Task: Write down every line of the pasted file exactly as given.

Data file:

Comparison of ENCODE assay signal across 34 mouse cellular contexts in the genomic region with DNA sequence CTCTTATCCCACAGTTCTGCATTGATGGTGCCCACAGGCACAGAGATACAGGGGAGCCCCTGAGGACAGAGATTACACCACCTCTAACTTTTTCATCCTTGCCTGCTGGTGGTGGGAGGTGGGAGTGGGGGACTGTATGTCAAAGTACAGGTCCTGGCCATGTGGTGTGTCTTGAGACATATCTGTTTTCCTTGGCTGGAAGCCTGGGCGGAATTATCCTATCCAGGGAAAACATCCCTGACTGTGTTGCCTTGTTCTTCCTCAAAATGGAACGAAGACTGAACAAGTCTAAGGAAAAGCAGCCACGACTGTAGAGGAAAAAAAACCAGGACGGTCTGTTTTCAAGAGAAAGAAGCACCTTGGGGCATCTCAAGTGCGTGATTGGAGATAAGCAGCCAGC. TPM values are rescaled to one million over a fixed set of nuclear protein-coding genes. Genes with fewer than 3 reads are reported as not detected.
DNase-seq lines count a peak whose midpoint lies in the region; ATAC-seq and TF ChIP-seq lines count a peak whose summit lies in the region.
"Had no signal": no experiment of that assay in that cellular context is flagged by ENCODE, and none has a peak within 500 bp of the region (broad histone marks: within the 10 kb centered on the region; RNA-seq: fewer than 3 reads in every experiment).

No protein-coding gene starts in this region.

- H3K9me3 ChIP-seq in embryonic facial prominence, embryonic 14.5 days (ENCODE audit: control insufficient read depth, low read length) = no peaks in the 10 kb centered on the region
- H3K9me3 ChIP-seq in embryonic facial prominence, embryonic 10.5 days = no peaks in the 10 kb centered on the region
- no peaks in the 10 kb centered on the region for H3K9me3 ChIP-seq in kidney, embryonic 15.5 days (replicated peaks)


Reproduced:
Comparison of ENCODE assay signal across 34 mouse cellular contexts in the genomic region with DNA sequence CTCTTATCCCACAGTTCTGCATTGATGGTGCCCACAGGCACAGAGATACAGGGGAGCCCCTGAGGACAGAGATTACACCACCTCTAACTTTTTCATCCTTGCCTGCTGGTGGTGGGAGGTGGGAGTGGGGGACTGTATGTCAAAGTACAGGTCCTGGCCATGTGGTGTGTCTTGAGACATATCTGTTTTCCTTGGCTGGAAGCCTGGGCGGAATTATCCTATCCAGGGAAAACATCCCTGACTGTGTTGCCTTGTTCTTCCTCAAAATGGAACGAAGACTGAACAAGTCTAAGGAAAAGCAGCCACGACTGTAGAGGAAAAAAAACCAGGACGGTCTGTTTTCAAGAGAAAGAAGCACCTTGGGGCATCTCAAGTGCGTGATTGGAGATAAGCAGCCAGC. TPM values are rescaled to one million over a fixed set of nuclear protein-coding genes. Genes with fewer than 3 reads are reported as not detected.
DNase-seq lines count a peak whose midpoint lies in the region; ATAC-seq and TF ChIP-seq lines count a peak whose summit lies in the region.
"Had no signal": no experiment of that assay in that cellular context is flagged by ENCODE, and none has a peak within 500 bp of the region (broad histone marks: within the 10 kb centered on the region; RNA-seq: fewer than 3 reads in every experiment).

No protein-coding gene starts in this region.

- H3K9me3 ChIP-seq in embryonic facial prominence, embryonic 14.5 days (ENCODE audit: control insufficient read depth, low read length) = no peaks in the 10 kb centered on the region
- H3K9me3 ChIP-seq in embryonic facial prominence, embryonic 10.5 days = no peaks in the 10 kb centered on the region
- no peaks in the 10 kb centered on the region for H3K9me3 ChIP-seq in kidney, embryonic 15.5 days (replicated peaks)